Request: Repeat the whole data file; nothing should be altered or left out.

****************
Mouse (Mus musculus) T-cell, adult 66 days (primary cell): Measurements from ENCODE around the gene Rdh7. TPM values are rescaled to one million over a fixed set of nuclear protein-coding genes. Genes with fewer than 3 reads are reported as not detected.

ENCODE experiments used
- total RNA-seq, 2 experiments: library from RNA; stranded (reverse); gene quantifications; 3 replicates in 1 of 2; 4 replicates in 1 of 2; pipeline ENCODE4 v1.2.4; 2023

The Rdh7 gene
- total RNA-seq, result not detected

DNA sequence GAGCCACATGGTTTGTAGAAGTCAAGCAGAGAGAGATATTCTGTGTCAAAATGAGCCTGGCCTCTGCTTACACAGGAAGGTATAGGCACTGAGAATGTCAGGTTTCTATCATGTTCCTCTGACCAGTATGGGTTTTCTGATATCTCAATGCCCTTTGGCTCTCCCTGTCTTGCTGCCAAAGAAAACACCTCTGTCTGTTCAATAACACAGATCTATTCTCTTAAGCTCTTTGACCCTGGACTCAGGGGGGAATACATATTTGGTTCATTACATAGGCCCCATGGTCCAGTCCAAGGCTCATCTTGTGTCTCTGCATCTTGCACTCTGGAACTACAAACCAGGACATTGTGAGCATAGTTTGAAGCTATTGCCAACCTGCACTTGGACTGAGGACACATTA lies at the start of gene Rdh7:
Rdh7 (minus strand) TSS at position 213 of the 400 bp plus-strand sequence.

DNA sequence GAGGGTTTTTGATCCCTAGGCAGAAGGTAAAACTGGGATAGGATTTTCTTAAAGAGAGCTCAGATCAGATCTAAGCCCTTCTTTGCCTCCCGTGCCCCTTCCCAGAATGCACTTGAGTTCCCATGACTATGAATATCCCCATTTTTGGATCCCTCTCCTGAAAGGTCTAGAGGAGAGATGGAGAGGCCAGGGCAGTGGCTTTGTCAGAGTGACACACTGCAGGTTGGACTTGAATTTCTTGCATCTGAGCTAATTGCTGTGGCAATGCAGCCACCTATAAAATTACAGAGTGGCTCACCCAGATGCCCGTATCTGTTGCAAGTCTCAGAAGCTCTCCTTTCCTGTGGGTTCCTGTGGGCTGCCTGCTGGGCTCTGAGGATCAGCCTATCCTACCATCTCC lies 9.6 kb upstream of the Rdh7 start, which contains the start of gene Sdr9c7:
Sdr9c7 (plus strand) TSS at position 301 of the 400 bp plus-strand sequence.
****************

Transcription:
Mouse (Mus musculus) T-cell, adult 66 days (primary cell): Measurements from ENCODE around the gene Rdh7. TPM values are rescaled to one million over a fixed set of nuclear protein-coding genes. Genes with fewer than 3 reads are reported as not detected.

ENCODE experiments used
- total RNA-seq, 2 experiments: library from RNA; stranded (reverse); gene quantifications; 3 replicates in 1 of 2; 4 replicates in 1 of 2; pipeline ENCODE4 v1.2.4; 2023

The Rdh7 gene
- total RNA-seq, result not detected

DNA sequence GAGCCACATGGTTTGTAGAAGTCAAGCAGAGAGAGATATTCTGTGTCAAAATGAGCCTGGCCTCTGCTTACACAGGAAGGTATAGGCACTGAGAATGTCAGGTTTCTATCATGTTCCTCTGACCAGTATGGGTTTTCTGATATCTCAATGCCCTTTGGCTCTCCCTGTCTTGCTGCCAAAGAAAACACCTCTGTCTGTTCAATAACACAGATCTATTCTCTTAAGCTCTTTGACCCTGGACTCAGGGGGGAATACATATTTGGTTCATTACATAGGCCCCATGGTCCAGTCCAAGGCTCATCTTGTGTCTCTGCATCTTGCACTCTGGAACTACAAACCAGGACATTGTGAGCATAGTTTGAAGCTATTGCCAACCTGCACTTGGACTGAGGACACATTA lies at the start of gene Rdh7:
Rdh7 (minus strand) TSS at position 213 of the 400 bp plus-strand sequence.

DNA sequence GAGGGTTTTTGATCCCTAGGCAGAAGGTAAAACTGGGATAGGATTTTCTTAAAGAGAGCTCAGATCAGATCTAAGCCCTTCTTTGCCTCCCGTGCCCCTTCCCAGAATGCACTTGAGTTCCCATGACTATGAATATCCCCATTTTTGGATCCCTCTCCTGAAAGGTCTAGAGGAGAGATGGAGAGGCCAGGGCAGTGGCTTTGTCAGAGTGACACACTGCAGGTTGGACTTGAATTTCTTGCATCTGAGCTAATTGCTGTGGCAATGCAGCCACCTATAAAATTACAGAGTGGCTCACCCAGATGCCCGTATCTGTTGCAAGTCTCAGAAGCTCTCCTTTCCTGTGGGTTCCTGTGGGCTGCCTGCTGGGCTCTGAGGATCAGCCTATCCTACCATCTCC lies 9.6 kb upstream of the Rdh7 start, which contains the start of gene Sdr9c7:
Sdr9c7 (plus strand) TSS at position 301 of the 400 bp plus-strand sequence.